The Work

March 12, 2009 1:12 PM

Madoff Pleads Guilty; Judge Chin Revokes Bail

Posted by Brian Baxter

UPDATE: 3/12/09 at 4:30 p.m.

After a morning of live blogging from the Daniel Patrick Moynihan Courthouse, we're still digesting the Bernard Madoff proceedings that played out before U.S. district court judge Denny Chin. (Links to our blog posts from this morning are available at the bottom of this post.)

We left the courthouse at nearly 11:30 a.m., unsure of whether Madoff had been handcuffed as he was led out of the courtroom and headed to prison. Our colleague Mark Hamblett from the New York Law Journal confirmed that Madoff was indeed handcuffed after Chin adjourned the plea hearing; he was led out of the courtroom through a side door by U.S. Marshals.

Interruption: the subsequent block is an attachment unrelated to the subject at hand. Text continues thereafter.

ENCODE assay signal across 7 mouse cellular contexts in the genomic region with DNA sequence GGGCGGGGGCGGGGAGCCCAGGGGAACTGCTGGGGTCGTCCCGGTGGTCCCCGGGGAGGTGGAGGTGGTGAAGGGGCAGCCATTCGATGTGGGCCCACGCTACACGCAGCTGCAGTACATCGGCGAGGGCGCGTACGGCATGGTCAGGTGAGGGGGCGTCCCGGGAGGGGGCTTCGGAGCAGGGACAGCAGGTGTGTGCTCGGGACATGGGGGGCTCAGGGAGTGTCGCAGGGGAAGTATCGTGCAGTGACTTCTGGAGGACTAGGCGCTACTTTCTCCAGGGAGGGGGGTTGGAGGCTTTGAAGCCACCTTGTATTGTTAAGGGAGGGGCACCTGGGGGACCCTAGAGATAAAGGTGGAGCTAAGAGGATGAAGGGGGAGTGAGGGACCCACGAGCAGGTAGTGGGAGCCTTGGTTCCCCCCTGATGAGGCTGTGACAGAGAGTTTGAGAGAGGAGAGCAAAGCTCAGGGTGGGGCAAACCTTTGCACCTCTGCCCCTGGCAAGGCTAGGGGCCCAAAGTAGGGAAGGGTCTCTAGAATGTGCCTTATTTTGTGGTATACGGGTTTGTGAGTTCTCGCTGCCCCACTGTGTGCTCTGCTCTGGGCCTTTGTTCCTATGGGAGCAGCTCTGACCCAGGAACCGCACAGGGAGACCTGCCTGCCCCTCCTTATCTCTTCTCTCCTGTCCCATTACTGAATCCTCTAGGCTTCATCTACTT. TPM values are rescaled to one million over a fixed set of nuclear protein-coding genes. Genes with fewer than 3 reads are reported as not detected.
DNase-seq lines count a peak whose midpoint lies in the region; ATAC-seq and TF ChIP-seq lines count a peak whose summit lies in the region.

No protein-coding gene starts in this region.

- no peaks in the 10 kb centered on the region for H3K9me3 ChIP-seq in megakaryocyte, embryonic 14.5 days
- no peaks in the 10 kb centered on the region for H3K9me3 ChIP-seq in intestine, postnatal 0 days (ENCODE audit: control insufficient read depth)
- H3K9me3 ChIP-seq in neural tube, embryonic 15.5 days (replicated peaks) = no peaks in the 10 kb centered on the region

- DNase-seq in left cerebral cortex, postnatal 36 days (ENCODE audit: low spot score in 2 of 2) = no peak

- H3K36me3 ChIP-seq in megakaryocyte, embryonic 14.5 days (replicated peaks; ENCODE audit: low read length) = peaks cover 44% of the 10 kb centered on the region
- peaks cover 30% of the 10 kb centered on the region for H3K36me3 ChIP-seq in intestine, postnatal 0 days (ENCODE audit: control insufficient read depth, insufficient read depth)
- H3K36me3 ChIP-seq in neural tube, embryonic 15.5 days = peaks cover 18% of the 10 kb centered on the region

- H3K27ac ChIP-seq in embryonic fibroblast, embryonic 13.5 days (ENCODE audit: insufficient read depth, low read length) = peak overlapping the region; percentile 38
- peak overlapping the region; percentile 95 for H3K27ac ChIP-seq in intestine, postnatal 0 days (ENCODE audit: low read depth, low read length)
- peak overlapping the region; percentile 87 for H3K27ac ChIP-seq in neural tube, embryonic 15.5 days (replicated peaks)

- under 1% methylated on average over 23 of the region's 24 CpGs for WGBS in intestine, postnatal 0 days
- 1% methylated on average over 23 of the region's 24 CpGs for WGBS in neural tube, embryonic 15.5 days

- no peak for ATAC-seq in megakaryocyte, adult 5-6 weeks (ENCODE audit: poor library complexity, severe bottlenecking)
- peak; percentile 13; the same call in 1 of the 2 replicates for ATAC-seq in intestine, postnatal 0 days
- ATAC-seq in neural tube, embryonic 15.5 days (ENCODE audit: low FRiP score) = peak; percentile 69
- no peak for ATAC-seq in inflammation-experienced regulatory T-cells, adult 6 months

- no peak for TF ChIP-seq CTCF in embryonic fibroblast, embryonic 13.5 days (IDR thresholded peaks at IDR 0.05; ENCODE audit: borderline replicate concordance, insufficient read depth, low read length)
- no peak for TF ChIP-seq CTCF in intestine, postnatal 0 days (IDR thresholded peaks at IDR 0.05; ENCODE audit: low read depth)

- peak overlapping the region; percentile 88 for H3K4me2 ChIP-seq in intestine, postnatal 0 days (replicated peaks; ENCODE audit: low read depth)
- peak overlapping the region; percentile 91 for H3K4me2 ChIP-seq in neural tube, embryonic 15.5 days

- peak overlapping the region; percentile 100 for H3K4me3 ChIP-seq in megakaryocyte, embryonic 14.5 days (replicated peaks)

Interestingly, none of Madoff's family members, including his wife, Ruth, appeared to be at Thursday's hearing, Hamblett told us.

"Completing his surrender in the biggest Ponzi scheme in history, the 70-year-old Mr. Madoff confronted a courtroom filled with angry investors and kept a poker face as he pleaded guilty to 11 felonies before being slapped into handcuffs," Hamblett writes in his coverage of the hearing for the New York Law Journal. "It was only during his allocution before [Judge Chin] that Mr. Madoff displayed any emotion or indication the pressure was getting to him."

Hamblett writes that Madoff's eyes twitched repeatedly as he recited the details of the crimes he said had left him "so deeply sorry and ashamed."